Candy Cane Coral Care Guide
There’s no denying where the Candy Cane coral gets its name – from the striped pattern that is found on its polyps. Sometimes called trumpet corals, these stripes can come in a variety of different color combinations including brown, green, and cream with white stripes. Under blue moonlights, these stripes become fluorescent, making them a beautiful addition to any tank.
In terms of taking care of Candy Cane corals, this LPS (Large Polyp Stony) coral is quite easy and is often recommended as a good starter coral. But what exactly does go into taking care of this beautiful coral? In this Candy Cane coral care guide, you will learn everything you need to know about caring for your Trumpet Coral!
About Candy Cane Corals
As just mentioned, Candy Cane Coral is a type of Large Polyp Stony species. While some LPS corals can be considered aggressive, Candy Cane Coral is not one of them. This species of coral is considered to be very mild-mannered and only has short tentacles. In return, they do well in tanks with other corals, even when placed close by.
If you are looking for a Candy Cane Coral in-store and are having difficulty finding it, it may be because it also goes under several different names. These names include trumpet coral, bullseye coral, or torch coral.
The lifespan of these corals is highly dependent on their environment and care. Like any other animal, Candy Cane Coral generally lives longer in the wild than it does in captivity. In fact, Candy Cane Coral in the wild can live up to an astonishing 900 years! With that being said, though the lifespan of Candy Cane Coral in captivity is not even nearly as long as it is in the wild, it is still quite impressive. If properly taken care of, most Candy Cane coral in captivity can expect to live between 50-75 years, making it a very long term commitment.
Where is Candy Cane Coral typically found? Aside from in the tanks of many aquarists, Candy Cane Coral is often found in sandy areas and can grow on any coral reef or rock bed. Having said that, they are most commonly found in the waters of Fiji.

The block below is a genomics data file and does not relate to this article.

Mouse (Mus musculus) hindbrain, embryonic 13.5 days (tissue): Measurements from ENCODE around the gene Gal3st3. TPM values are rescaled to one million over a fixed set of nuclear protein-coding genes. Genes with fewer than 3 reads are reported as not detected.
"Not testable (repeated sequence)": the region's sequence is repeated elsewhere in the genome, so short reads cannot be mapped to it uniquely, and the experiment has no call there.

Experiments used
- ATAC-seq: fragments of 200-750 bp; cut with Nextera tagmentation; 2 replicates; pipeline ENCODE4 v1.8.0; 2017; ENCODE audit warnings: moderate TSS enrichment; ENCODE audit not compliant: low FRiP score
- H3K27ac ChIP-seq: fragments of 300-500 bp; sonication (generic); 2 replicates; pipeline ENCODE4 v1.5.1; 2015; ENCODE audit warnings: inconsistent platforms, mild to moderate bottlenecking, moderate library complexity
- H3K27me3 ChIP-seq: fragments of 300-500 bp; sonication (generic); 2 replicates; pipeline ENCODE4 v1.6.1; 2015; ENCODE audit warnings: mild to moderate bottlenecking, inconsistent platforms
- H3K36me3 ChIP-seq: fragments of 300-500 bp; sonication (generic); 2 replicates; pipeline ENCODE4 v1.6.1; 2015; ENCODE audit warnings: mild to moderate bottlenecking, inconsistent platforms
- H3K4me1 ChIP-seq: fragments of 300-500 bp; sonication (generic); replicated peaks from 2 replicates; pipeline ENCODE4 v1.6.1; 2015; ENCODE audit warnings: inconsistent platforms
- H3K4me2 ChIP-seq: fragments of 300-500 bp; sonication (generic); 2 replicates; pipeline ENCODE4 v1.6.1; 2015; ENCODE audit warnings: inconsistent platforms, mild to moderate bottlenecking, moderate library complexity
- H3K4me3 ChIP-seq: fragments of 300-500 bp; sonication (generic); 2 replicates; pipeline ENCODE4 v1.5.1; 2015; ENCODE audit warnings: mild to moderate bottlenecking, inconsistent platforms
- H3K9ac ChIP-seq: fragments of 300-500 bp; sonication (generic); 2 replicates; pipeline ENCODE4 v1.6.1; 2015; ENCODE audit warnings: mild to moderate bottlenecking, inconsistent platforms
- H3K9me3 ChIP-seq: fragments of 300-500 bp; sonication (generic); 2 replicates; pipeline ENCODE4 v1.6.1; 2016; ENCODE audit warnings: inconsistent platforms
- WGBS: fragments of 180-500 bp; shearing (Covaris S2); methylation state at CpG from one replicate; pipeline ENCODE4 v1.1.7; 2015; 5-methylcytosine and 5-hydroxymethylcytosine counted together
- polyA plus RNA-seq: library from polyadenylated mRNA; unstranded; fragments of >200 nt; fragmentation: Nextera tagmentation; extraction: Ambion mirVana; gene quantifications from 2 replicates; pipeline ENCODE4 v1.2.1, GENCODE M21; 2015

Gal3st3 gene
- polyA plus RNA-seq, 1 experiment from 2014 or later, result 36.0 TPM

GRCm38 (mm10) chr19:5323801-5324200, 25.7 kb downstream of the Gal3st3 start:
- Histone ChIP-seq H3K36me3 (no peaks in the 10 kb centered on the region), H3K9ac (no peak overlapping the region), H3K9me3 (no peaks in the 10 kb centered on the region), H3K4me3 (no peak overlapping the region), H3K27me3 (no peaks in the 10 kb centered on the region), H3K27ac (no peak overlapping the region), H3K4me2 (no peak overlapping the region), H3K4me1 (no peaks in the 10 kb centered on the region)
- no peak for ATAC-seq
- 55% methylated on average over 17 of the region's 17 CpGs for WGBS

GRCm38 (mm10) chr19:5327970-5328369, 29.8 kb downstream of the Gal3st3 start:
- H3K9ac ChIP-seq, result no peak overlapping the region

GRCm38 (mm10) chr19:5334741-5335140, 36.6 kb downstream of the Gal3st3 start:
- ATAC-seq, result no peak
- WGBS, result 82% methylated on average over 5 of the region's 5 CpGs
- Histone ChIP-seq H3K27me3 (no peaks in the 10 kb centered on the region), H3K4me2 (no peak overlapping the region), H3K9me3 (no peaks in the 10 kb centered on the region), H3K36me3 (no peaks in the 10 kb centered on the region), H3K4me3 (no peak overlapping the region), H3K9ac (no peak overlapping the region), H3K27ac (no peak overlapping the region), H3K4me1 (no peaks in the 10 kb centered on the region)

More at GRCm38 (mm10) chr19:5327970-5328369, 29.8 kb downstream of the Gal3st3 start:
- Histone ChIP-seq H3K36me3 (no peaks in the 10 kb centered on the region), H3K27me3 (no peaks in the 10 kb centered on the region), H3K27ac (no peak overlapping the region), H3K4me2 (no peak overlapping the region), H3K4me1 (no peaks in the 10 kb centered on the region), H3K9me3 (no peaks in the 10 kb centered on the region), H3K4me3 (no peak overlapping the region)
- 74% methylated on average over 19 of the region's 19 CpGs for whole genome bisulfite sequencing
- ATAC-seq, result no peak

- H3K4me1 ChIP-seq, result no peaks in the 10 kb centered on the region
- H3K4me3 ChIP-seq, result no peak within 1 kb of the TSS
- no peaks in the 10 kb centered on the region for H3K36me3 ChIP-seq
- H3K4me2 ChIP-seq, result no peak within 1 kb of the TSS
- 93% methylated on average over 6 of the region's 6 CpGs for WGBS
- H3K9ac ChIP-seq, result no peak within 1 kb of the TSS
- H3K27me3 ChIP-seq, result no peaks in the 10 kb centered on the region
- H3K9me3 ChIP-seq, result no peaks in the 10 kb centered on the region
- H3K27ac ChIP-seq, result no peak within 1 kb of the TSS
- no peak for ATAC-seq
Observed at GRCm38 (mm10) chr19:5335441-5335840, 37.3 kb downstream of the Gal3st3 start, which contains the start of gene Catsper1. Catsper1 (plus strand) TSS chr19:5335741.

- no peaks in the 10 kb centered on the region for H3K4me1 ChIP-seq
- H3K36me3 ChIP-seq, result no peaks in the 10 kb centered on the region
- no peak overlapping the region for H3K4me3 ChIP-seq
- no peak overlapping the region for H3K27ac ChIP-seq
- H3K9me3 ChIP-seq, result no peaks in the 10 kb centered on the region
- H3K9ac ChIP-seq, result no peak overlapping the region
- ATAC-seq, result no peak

Great video from Tidal Gardens explaining how to care for your Candy Cane corals.
Feeding your Candy Cane Coral
In the wild, Candy Cane Coral typically feeds on marine algae, planktonic organisms, and other food particles within the water. In captivity, their food of choice is minced seafood, mysis, or microplankton. For additional nutrition, Candy Cane Coral also requires trace elements of calcium and strontium within the water. These Corals need to be fed at least twice a week, but regular feedings are recommended for maximum strength and growth. Candy Cane Coral prefers to feed in the morning before the lights come out. During this time they will expand their tentacles in an attempt to search for food. Water pumps should be turned off before feeding this coral. I mention in my article, Zoanthids coral care guide, that I use Reef Roids for feeding corals. Candy canes will appreciate this food.
Lighting for your Candy Cane Coral
Unlike some other corals, Candy Cane Corals often get a lot of their energy from lighting. For this reason, proper lighting is extremely important when caring for Candy Cane Coral. For healthy coral, Candy Cane requires low to moderate reef lighting. If they are exposed to too much high lighting, their polyps can become irritated and, in return, they will retract them. In my experience, they don’t do well in high light conditions. Depending on your tank requirements, an LED light such as the AI Prime is more than suitable. They are fully controllable and can be adjusted to suit your candy cane coral’s needs.
Water flow for your Candy Cane Coral
Candy Cane Coral relies a great deal on water flow to help them feed. They typically require mild to moderate water flow, but the key is to make sure the flow is high enough to bring them their food but not so high that they are blasted with the flow. If the flow is too high, it can actually blast the skin off of the skeleton. Lower flows are okay, but in this case, the Coral may become more reliant on you for feeding. The key is finding a balance of flow where the Coral isn’t disturbed but is receiving an ample amount of food. Aim for a moderate flow that is not pointed directly at them, and they will be happy.